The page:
Canada added 153,700 jobs in November, bringing the unemployment rate down to 6% as it approaches the pre-pandemic level, according to data released by Statistics Canada on Friday.
The report was a sign that Canada’s heated labour market was finally benefiting workers who have been left out of the recovery.
The report was a sign that Canada’s heated labour market was finally benefiting workers who have been left out of the recovery, including those in the goods-producing sector, the long-term unemployed and the underemployed.
In November, the employment rate among core-age women reached 80.7%, the highest ever recorded. The growth occurred mostly in full-time work and occurred across industries.
One reason for the higher participation rate is that greater flexibility for work during the pandemic has enabled more women to be in the workforce as they juggle responsibilities.
This new flexibility comes as the population ages and workers retire, which has only heightened the need for workers. The shift toward working from home and offering employees greater flexibility is most likely here to stay.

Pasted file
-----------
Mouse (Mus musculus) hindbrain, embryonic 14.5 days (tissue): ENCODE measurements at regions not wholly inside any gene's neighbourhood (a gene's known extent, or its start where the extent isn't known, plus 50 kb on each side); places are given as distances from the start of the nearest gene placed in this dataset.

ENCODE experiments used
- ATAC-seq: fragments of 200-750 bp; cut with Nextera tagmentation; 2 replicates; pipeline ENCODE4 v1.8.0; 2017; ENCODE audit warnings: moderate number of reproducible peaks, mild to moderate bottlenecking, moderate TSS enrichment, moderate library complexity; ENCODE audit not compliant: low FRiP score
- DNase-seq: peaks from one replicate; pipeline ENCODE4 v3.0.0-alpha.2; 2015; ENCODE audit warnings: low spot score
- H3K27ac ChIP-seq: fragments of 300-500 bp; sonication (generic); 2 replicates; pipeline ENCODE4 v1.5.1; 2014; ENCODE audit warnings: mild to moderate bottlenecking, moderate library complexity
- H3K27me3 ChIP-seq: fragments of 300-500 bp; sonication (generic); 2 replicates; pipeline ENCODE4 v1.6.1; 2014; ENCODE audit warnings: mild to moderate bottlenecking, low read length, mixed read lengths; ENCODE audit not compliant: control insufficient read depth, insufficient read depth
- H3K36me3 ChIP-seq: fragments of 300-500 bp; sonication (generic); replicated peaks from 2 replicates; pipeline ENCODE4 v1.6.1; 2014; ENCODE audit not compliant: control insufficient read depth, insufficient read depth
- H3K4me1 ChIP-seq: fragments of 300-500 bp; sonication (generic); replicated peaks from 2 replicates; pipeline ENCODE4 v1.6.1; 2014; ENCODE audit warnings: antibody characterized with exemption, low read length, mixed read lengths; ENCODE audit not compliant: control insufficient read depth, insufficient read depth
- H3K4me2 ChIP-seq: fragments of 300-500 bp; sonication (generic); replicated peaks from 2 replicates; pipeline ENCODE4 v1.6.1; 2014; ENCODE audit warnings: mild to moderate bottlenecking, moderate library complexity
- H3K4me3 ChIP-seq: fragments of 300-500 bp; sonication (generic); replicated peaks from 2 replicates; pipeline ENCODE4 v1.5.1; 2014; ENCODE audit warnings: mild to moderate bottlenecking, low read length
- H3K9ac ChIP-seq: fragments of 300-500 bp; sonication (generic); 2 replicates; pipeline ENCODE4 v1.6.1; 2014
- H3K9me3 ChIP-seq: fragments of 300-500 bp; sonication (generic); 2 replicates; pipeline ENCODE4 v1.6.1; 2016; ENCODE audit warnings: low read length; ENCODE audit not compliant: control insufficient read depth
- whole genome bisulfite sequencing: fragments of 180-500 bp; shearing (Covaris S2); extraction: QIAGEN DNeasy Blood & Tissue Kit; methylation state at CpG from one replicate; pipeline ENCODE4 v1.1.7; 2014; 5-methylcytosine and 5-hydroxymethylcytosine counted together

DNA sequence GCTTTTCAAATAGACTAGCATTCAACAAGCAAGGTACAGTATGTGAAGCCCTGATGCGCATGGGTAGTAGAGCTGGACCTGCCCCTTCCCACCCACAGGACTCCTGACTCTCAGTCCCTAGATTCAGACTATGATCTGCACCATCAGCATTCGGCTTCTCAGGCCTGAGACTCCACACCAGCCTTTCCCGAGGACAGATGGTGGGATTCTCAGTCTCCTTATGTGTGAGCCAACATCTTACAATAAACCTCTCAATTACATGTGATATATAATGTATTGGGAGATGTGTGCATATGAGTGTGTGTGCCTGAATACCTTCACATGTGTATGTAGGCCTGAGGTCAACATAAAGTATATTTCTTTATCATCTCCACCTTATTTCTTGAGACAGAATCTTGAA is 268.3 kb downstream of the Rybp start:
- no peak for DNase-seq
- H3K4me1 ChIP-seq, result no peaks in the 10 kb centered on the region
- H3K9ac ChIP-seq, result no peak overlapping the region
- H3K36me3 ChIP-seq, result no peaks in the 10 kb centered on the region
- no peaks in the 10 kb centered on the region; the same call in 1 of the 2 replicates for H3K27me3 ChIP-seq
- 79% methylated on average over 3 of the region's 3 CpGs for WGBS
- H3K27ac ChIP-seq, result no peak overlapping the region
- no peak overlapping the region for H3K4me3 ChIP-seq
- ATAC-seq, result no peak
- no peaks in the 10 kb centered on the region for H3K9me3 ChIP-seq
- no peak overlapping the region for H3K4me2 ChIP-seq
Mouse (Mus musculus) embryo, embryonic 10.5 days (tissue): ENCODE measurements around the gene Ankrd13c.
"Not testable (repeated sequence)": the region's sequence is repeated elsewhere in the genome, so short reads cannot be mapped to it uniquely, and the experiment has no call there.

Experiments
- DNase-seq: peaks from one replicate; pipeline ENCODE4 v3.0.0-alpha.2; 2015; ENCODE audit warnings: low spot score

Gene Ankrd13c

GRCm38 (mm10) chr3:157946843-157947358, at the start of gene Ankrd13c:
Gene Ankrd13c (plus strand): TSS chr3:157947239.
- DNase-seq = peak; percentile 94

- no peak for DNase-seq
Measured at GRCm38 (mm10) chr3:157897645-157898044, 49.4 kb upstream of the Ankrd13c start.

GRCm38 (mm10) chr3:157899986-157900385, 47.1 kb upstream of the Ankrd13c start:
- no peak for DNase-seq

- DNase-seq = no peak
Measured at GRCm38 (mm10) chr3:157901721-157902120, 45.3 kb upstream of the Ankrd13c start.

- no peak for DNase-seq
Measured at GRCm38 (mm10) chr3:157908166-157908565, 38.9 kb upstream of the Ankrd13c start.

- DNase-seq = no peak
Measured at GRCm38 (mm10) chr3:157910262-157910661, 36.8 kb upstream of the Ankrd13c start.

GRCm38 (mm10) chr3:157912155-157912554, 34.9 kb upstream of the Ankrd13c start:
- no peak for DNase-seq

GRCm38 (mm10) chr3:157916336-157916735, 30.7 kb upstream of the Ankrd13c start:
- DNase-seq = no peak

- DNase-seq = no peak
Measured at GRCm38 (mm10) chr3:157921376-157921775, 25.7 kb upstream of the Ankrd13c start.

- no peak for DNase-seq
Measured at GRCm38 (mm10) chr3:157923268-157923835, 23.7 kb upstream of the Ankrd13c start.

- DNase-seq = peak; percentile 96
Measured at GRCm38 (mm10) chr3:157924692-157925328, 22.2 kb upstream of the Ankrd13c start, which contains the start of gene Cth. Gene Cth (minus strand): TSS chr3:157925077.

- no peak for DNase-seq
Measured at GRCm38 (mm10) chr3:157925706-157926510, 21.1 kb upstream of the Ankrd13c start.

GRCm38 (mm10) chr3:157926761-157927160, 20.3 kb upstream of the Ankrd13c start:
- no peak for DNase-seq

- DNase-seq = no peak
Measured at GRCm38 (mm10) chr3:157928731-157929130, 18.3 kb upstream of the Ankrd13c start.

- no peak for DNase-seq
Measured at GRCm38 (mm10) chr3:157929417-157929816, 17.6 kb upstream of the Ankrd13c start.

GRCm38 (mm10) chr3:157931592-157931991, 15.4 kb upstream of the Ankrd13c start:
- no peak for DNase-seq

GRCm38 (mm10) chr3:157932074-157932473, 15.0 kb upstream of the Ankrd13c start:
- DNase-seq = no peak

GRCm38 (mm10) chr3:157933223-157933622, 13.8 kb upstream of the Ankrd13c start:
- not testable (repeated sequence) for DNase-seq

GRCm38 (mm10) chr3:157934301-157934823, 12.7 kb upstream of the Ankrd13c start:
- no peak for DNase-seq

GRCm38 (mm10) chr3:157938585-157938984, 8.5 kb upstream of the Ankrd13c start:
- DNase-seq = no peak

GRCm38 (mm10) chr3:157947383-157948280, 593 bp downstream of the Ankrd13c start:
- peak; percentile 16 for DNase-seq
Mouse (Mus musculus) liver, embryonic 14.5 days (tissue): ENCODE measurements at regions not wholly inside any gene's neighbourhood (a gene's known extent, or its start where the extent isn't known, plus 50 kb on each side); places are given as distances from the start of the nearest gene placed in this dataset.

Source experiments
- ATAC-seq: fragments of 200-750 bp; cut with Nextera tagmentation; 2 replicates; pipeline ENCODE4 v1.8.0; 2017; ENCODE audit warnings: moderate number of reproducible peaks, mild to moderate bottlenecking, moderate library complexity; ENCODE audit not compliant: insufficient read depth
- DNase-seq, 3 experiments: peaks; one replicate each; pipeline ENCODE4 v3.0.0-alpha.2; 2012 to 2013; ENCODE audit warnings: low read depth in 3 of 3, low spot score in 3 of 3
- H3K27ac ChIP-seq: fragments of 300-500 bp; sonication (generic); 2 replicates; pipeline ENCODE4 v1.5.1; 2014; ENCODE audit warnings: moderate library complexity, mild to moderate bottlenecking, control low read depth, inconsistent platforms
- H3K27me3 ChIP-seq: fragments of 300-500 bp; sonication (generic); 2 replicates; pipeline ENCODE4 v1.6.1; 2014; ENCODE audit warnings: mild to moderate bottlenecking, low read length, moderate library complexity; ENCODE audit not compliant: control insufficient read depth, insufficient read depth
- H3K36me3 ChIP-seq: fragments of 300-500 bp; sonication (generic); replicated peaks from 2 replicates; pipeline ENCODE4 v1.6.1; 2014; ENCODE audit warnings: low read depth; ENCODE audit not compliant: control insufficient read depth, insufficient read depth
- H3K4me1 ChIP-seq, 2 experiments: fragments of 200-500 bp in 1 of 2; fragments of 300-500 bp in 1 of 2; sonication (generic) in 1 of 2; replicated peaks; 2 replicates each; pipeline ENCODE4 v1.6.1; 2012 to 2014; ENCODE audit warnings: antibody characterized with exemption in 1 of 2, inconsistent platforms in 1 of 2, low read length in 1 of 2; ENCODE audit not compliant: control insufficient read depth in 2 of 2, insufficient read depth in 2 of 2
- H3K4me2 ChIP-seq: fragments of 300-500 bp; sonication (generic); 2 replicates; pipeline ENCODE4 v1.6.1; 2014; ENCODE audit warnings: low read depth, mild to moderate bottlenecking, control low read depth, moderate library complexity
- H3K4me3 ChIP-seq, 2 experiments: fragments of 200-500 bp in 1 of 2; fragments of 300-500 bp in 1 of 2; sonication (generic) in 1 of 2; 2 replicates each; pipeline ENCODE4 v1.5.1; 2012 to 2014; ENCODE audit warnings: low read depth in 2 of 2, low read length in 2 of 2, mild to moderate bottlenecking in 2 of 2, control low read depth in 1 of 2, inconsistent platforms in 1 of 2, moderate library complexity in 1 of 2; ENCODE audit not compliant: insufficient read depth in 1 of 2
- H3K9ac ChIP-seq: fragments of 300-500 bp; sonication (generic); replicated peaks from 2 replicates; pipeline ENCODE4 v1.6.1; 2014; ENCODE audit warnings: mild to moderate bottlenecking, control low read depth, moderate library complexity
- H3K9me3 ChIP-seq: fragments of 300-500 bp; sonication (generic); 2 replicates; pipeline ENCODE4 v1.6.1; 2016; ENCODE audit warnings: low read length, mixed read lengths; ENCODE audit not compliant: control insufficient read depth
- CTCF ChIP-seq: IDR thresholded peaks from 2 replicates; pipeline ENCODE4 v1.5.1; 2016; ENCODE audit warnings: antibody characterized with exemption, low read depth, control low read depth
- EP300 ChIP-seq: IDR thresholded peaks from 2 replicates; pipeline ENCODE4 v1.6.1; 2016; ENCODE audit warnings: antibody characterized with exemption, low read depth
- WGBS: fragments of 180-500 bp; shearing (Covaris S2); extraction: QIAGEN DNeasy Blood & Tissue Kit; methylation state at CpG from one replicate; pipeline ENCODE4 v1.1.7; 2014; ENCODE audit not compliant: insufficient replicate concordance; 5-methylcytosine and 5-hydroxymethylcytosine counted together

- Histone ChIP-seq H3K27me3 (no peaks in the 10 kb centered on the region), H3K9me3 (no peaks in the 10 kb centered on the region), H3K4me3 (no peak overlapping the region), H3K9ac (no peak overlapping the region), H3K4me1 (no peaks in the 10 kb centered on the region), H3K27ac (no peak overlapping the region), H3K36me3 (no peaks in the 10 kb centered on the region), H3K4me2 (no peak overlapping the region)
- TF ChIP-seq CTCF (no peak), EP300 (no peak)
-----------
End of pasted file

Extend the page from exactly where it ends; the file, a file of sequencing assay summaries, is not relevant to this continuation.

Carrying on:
The number of Canadians considered long-term unemployed, or those out of work for 27 weeks of more, decreased by 16.2%, the first monthly decline since August. For those unemployed for 52 weeks or more, the decline was even more dramatic, at 23.4%.
Research has shown that the longer a worker stays unemployed, the more difficult it is to find work, so the decrease in long-term unemployment, which has been a major drag in the recovery, is an encouraging sign.
The short-term unemployment rate, which covers those out of work for 26 weeks or fewer, had been steadily declining throughout the year and in November dipped below levels of February 2020, before the pandemic.
The tight labour market is also having an effect on wages. With job vacancies surpassing 1 million, wages are rapidly increasing, a trend that will continue as businesses try to attract and retain talent.
While the labour market has been a bright spot in Canada’s economic recovery, the omicron variant remains a looming threat, threatening to undo the progress made this year.
November’s jobs report is a gift for the Canadian economy as the recovery kicked up a gear. Employment increased across industries, provinces and demographic groups, expanding what had been a concentration in a few sectors like professional services.
Businesses will see increasing shortages in specific skills and a hypercompetitive market for talent, even as the uncertainties regarding the omicron variant remain.